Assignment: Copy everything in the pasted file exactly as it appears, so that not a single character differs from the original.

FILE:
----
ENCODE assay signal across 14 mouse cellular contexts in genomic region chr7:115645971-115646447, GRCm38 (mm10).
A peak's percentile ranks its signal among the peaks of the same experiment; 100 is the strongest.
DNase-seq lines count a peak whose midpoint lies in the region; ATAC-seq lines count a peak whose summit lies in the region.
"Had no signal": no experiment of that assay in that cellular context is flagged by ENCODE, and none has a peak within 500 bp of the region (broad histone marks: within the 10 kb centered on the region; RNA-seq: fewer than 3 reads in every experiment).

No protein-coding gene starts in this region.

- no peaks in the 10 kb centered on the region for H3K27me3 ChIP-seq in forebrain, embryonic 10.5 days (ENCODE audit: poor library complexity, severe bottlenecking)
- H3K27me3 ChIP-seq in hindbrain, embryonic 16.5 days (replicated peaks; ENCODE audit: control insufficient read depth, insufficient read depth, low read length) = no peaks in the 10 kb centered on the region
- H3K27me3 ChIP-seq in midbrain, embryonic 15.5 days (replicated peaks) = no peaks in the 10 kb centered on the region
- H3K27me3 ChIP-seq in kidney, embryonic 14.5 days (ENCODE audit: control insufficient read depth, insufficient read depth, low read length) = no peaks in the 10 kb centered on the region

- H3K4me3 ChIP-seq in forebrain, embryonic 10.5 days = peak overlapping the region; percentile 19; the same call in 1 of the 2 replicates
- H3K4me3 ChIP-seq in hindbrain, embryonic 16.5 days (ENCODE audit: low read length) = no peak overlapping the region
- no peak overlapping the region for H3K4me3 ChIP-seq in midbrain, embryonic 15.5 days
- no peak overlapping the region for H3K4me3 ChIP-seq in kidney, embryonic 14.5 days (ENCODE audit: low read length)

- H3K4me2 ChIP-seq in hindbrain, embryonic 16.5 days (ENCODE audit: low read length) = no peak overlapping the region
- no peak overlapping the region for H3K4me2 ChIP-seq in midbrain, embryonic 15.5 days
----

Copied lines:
ENCODE assay signal across 14 mouse cellular contexts in genomic region chr7:115645971-115646447, GRCm38 (mm10).
A peak's percentile ranks its signal among the peaks of the same experiment; 100 is the strongest.
DNase-seq lines count a peak whose midpoint lies in the region; ATAC-seq lines count a peak whose summit lies in the region.
"Had no signal": no experiment of that assay in that cellular context is flagged by ENCODE, and none has a peak within 500 bp of the region (broad histone marks: within the 10 kb centered on the region; RNA-seq: fewer than 3 reads in every experiment).

No protein-coding gene starts in this region.

- no peaks in the 10 kb centered on the region for H3K27me3 ChIP-seq in forebrain, embryonic 10.5 days (ENCODE audit: poor library complexity, severe bottlenecking)
- H3K27me3 ChIP-seq in hindbrain, embryonic 16.5 days (replicated peaks; ENCODE audit: control insufficient read depth, insufficient read depth, low read length) = no peaks in the 10 kb centered on the region
- H3K27me3 ChIP-seq in midbrain, embryonic 15.5 days (replicated peaks) = no peaks in the 10 kb centered on the region
- H3K27me3 ChIP-seq in kidney, embryonic 14.5 days (ENCODE audit: control insufficient read depth, insufficient read depth, low read length) = no peaks in the 10 kb centered on the region

- H3K4me3 ChIP-seq in forebrain, embryonic 10.5 days = peak overlapping the region; percentile 19; the same call in 1 of the 2 replicates
- H3K4me3 ChIP-seq in hindbrain, embryonic 16.5 days (ENCODE audit: low read length) = no peak overlapping the region
- no peak overlapping the region for H3K4me3 ChIP-seq in midbrain, embryonic 15.5 days
- no peak overlapping the region for H3K4me3 ChIP-seq in kidney, embryonic 14.5 days (ENCODE audit: low read length)

- H3K4me2 ChIP-seq in hindbrain, embryonic 16.5 days (ENCODE audit: low read length) = no peak overlapping the region
- no peak overlapping the region for H3K4me2 ChIP-seq in midbrain, embryonic 15.5 days